- The Washington Times - Wednesday, March 10, 2010

Dear Sgt. Shaft:

I am an honorably discharged U.S. Army veteran. Enlisted in the reserves in 1992, I was commissioned through ROTC and served on active duty from 1994 to 1998. I was in the 3rd Infantry Division at Fort Stewart, Ga., and completed multiple rotations to the Army’s National Training Center, Operation Bright Star and other deployments. However, I don’t seem to qualify for any points under the veterans preference for federal government hiring through USAJobs, as I did not technically serve during a time of war.

I have the utmost respect for my fellow soldiers who did serve bravely during a time of war, and certainly support them 100 percent for all the benefits they justly receive. However, while I was never actually serving during a time of war, I definitely prepared for and trained myself and my soldiers for this through rigorous training and exercises. I was in a rapid-deployment unit attached to the 1st Infantry Brigade and certainly could have been deployed to any hostile theater during my four years at Fort Stewart. I am just wondering why the veterans preference for the federal hiring process does not benefit all honorably discharged veterans with at least some points toward hiring, on a progressive sliding scale.

— Mark F., Washington D.C.

Dear Mark:

Here is the scoop from the Office of Personnel Management (OPM). The determination on “preference eligible” status depends solely on whether job applicants qualify in their own right under the requirements of 5 U.S.C. 2108(3) (A) though (H).

For the purpose of employment in the federal government, the term “preference eligible” is defined in 5 U.S.C. 2108 (3). The term includes veterans who have been separated from the armed forces under honorable conditions and who served on active duty in the armed forces during a war or in a campaign or expedition for which a campaign badge has been authorized or during particular defined periods.

The Office of Personnel Management’s VetGuide provides a comprehensive list of campaigns and expeditions that qualify for a veterans preference. The list is available at the following Internet address: www.opm.gov/staffingportal/vgmedal2.asp.

The term “preference eligible” also includes disabled veterans. In addition, the mother, spouse, or unmarried widow or widower of certain veterans may qualify as a “preference eligible” applicant under particular circumstances. A retired member of the armed forces is generally excluded from the definition unless the individual qualifies as a disabled veteran or retired below the rank of major or its equivalent (5 U.S.C. 2108).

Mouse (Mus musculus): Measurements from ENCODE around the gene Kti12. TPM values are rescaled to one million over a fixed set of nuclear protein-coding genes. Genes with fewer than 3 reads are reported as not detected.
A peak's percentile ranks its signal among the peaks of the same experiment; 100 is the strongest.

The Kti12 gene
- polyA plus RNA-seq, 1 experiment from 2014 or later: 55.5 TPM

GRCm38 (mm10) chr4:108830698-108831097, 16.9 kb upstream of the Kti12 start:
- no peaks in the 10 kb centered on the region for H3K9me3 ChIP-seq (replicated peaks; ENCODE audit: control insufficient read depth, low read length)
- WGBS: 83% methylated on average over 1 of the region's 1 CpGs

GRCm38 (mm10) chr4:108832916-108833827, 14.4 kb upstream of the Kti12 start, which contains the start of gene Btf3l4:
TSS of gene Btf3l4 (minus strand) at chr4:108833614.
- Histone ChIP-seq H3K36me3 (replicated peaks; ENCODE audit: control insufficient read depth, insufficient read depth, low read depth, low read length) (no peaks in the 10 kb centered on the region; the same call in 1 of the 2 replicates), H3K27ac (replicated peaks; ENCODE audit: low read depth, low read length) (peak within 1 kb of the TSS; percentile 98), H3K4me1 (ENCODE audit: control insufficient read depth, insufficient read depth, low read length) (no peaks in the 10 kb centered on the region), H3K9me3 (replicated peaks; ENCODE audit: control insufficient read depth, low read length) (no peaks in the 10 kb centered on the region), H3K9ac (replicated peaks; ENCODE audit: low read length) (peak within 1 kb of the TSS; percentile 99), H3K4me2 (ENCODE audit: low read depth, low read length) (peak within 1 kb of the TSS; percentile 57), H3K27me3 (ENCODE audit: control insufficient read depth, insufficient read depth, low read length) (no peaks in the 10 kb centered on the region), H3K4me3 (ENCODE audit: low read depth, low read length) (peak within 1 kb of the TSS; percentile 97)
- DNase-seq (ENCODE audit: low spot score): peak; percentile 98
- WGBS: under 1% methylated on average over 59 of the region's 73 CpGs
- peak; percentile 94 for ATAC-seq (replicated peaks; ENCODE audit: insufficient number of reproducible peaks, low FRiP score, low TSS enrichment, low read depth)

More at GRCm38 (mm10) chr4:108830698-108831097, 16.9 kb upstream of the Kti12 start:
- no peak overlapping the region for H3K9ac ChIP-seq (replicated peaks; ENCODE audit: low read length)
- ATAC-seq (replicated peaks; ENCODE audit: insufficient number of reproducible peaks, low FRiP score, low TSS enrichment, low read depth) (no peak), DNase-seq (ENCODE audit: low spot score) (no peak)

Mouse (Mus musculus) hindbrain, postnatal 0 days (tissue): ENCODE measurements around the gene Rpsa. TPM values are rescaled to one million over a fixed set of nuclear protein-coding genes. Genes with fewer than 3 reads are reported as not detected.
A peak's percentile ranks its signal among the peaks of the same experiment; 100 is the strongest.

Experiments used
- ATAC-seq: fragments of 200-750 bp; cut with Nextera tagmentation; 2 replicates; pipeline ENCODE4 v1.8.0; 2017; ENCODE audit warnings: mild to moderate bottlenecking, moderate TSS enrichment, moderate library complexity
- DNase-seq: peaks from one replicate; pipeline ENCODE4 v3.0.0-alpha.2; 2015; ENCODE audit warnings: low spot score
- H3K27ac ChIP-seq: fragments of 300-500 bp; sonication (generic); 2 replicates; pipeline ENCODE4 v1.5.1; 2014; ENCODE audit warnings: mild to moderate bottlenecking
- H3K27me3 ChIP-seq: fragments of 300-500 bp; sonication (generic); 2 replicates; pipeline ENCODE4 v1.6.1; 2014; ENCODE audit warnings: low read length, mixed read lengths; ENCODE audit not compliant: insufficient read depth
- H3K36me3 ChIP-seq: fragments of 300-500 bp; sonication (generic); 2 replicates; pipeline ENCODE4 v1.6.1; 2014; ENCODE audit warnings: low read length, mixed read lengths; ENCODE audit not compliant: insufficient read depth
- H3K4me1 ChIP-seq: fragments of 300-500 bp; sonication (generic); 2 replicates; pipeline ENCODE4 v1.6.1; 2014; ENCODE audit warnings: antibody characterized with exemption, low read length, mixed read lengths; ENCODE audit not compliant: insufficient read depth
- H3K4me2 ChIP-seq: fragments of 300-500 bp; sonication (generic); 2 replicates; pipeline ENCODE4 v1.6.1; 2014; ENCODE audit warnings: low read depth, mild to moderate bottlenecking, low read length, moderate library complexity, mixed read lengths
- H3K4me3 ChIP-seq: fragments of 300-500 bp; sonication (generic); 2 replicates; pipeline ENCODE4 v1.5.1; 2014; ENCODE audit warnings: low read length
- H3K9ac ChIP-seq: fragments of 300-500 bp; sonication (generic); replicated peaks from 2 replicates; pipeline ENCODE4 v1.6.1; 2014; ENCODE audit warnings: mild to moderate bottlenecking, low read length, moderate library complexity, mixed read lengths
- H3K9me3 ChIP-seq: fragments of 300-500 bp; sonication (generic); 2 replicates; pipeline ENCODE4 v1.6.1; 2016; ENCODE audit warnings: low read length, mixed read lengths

Please visit the OPM Web site www.fedshirevets.gov for additional information.

For a historical perspective of the veterans preference, I suggest a review of the following site: www.answers.com/topic/veterans-preference-act. It explains why only combat veterans were given preference when Congress enacted the law.

Shaft notes

The Fleet Reserve Association (FRA) is seriously concerned about proposals to reduce funding and manpower for the U.S. Coast Guard in fiscal 2011. The administration is calling for a 3 percent cut to the service’s budget and a 1,100-billet reduction in manpower for the country’s smallest military service.

“The expanding role of the Coast Guard requires resources and personnel to replace aging infrastructure and execute the service’s multiple missions,” said Joe Barnes, FRA’s national executive director. “FRA believes the proposed budget is inadequate to sustain mission readiness and morale within the service’s active-duty and reserve communities.”

In the past decade, the Coast Guard’s responsibilities have grown tremendously as part of the Department of Homeland Security. In addition to its traditional roles of monitoring marine safety, supporting significant drug and migrant interdiction missions, aiding commercial navigation and enforcing environmental regulations, the service is participating in security missions in Iraq, offering aid in Haiti and providing air defense for the National Capitol Region.

Adm. Thad Allen, Coast Guard commandant, said the Coast Guard is “ready and resilient” but “is more fragile this year than last.”

“FRA notes Adm. Allen’s past requests for increasing manpower and also calls for adequate [Homeland Security] resources to ensure pay and benefits for these service members remain on a par with their Department of Defense counterparts,” Mr. Barnes said. “We consistently reference these requests in our congressional testimony, written statements and personal interaction with members of Congress and their staff.”

In 2009, the association stressed the importance of increased Coast Guard manpower to the Senate Commerce, Science and Transportation subcommittee on oceans, atmosphere, fisheries and the Coast Guard, and the House Transportation and Infrastructure subcommittee on Coast Guard and maritime transportation, stating the increase “would translate to a higher level of mission effectiveness.”

Send letters to Sgt. Shaft, c/o John Fales, P.O. Box 65900, Washington, DC 20035-5900; fax: 301/622-3330; call: 202/257-5446; or e-mail [email protected]

Sign up for Daily Newsletters

Manage Newsletters

Copyright © 2020 The Washington Times, LLC. Click here for reprint permission.

Please read our comment policy before commenting.


Click to Read More and View Comments

Click to Hide